He won six SEC titles, was seven times SEC coach of the year, took the Bulldogs to 20 bowl games, developed a Heisman Trophy winner and was president of the American Football Coaches Association.

And Derek Dooley absorbed it all.

"I had a rule the kids had to be a certain age before they came on the sidelines,'' Vince Dooley said, "but when you're the baby, mamas tend to throw out those rules. So she maneuvered a way to get him down there a lot earlier than the others got down there.''

Looking back from the desk in his office at the Neyland Thompson Sports Center, Derek Dooley sees that he picked up plenty.

There was the big picture: the philosophy of winning and winning big.

And how to go about it:

"Setting a real high standard on everything you do,'' Dooley said, "and everybody in the whole program. Not accepting substandard performance in any way.

"I think I took the intangible of how a team competes. Nobody ever said my father was an Xs-and-Os genius, but they always hated to play his teams.

"I watched him with the media. He was always very gracious and respectful and honest.

"And when things were bad he didn't go in the tank. And when things were good he never got too high.

"There are just so many things you need from this chair.''

Talent evaluation being one of them.

Derek set a record for attending Georgia football camps but when he became a recruitable athlete at Clarke Central High School, his father had to make a tough call.

"Ray Goff, who was my recruiting coordinator, wanted me to sign Derek,'' Vince said. "Derek was what you call a possession receiver, which means you were smart but didn't have a great deal of speed.

"I didn't want to coach a possession receiver who was my son.''

Princeton recruited young Dooley and his dad was pulling for an Ivy League education. Derek, however, wanted to play in the big arena.

He walked on at Virginia.

"I'm proud of him,'' said Vince, "because he lettered all four years and was a starter. So he made the right choice.''

Derek enjoyed the big-time football experience. Just not the way it ended.

Virginia, in 1990, played its way to the Sugar Bowl - against Tennessee.

Dooley, however, pulled a hamstring four days before the game. He watched the Vols' come-from-behind 23-22 win in street clothes.

"That was a real hard thing because it was my last game as a player,'' he said, "and I knew I wasn't going pro.''

A verdict overturned

He still didn't know what he was going to do so he enrolled in law school at Georgia.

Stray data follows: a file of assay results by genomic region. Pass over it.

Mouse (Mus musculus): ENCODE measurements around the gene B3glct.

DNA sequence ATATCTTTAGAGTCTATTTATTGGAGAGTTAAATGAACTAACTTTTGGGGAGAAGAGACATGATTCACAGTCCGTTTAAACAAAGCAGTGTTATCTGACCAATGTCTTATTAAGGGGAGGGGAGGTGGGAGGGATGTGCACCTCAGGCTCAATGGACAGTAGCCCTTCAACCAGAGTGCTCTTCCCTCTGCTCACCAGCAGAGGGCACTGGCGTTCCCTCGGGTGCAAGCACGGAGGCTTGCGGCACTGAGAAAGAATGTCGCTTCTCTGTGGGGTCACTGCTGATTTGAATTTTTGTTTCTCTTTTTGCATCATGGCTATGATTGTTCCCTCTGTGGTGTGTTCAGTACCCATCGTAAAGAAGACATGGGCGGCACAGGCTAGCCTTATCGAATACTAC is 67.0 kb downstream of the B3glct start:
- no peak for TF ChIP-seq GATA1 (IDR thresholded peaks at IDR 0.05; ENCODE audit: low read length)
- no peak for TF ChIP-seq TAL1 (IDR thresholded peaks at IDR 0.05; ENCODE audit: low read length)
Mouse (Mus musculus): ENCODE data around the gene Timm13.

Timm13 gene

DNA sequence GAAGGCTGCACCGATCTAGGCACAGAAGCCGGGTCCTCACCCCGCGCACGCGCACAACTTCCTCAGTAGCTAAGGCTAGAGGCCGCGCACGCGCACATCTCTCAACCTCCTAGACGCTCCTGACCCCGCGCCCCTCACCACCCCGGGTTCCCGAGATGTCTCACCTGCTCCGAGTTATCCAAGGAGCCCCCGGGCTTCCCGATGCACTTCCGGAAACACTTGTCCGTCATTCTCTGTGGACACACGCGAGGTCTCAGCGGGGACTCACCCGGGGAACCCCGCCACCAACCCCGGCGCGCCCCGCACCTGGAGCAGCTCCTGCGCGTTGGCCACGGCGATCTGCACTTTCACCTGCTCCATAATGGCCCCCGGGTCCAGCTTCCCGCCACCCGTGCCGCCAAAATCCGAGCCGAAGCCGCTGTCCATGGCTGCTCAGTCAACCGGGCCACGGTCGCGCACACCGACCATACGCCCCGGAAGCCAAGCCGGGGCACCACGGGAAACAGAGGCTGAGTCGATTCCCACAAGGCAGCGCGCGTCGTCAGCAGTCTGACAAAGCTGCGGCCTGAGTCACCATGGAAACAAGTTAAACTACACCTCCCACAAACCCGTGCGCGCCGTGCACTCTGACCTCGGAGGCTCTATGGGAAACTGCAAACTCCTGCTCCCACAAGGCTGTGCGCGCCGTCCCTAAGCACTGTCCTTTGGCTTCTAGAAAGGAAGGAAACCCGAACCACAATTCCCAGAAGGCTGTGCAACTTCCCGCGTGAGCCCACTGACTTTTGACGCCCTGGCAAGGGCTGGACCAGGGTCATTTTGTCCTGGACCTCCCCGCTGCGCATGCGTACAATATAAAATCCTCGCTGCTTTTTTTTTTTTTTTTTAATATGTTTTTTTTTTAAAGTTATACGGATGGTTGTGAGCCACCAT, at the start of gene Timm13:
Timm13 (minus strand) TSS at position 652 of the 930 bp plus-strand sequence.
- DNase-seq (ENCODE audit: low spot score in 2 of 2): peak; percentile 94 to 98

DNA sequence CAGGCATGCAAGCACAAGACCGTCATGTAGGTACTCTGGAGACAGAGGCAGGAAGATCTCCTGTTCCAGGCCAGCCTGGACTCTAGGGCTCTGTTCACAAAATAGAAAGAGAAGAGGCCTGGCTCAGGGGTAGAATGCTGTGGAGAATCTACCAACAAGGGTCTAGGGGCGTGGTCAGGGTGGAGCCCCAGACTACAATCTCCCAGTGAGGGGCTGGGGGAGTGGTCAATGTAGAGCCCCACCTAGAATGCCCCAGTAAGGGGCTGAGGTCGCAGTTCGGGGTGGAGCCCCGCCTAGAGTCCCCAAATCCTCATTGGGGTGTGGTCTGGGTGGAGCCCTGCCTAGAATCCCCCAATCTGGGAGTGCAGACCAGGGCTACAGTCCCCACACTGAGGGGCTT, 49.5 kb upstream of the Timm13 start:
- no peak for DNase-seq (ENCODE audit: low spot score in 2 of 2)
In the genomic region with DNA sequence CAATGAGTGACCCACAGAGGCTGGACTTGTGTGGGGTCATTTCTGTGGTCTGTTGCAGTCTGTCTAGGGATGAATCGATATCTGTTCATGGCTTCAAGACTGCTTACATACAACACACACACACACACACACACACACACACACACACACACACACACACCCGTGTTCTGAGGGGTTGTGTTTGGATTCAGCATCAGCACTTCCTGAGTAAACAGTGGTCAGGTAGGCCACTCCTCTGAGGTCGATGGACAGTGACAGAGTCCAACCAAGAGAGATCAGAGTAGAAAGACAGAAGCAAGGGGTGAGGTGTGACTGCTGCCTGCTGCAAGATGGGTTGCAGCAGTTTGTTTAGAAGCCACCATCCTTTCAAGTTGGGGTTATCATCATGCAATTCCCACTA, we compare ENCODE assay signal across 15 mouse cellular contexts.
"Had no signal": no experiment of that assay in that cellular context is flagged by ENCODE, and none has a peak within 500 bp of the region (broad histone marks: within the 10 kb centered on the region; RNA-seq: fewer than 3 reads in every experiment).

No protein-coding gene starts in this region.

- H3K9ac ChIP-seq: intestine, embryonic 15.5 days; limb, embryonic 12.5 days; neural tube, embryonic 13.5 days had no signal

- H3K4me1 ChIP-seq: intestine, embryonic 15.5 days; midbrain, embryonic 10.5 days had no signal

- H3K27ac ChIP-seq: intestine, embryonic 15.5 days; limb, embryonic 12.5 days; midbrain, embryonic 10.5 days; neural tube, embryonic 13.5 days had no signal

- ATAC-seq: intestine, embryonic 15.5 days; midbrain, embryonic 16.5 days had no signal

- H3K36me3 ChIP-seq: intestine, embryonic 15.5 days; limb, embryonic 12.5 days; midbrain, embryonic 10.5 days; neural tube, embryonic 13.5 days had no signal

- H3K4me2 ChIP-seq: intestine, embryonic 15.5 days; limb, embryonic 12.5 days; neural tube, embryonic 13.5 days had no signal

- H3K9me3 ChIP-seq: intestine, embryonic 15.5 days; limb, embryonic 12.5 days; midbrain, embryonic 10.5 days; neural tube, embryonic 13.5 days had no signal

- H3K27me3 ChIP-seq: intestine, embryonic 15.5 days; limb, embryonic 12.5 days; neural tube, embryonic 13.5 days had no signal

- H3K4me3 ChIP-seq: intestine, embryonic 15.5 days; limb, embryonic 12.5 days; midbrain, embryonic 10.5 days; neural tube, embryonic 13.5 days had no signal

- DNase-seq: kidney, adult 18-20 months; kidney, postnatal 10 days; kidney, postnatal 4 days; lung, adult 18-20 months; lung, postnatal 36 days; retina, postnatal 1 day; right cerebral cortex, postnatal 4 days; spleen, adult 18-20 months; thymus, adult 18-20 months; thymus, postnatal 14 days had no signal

"I never planned on being a lawyer, but something pulled me in,'' he said.

Perhaps it was the competitive nature of the courtroom. Like football, there was a contest with a clear winner and loser.

He was on the moot-court team. It was, in its way, the next-best thing to suiting up in a stadium.

"We went to competitions and when you won, you had that feeling of victory,'' he said.

"And when you lost, you were sitting there saying, 'Man, I screwed that up, I screwed this up. I'm learning from it.'"

He landed a plum job with a big firm in downtown Atlanta, specializing in civil litigation. As a beginner, much of his work was in a law library rather than the courtroom.

"My personality is very aggressive,'' Dooley said. "I thought in the first six months on the job I was ready to try a $100 million case.

Tennessee coach Derek Dooley says high expectations are the key to re-establishing a program shaken by two
coaching changes in just over a year.

Photo by Amy Smotherman Burgess // Buy this photo

Tennessee coach Derek Dooley says high expectations are the key to re-establishing a program shaken by two coaching changes in just over a year.

"I wasn't scared. I didn't know what I was doing but I didn't care. I wanted to play. Like playing in a game.''

Alongside his physician wife Allison, Dooley the attorney appeared set for the good life in Atlanta. Not so fast.

There came a point, about a year in, where Dooley began to realize law might not be his calling.

"I loved the 20 percent,'' he said, "and probably wasn't getting much back from the 80 percent.''

New career, new mentor

On the last day of the 1995 college football season, Dooley's unrest crystallized. By the time he watched Nebraska hammer Florida in the national championship game he had pretty much determined to quit law and go into coaching.

It wasn't a popular decision in the Dooley family.

"I did everything in my power to keep all of them (her children) away from coaching,'' Barbara Dooley said. "It is a very, very hard life for everybody.''

Vince, by then retired from coaching but still Georgia's AD, mounted a brief resistance.

"I started to argue,'' he recalled, "but they teach 'em to argue in law school.

"Plus, he was on the debate team, so I lost the argument in 10 seconds.''

Derek's entry was a grad-assistant post at Georgia in 1996, after which he got hired at Southern Methodist in '97.

Three years later he landed an interview with Nick Saban, who had taken the LSU job.

"I didn't know who Nick Saban was, to be frank with you,'' Dooley said.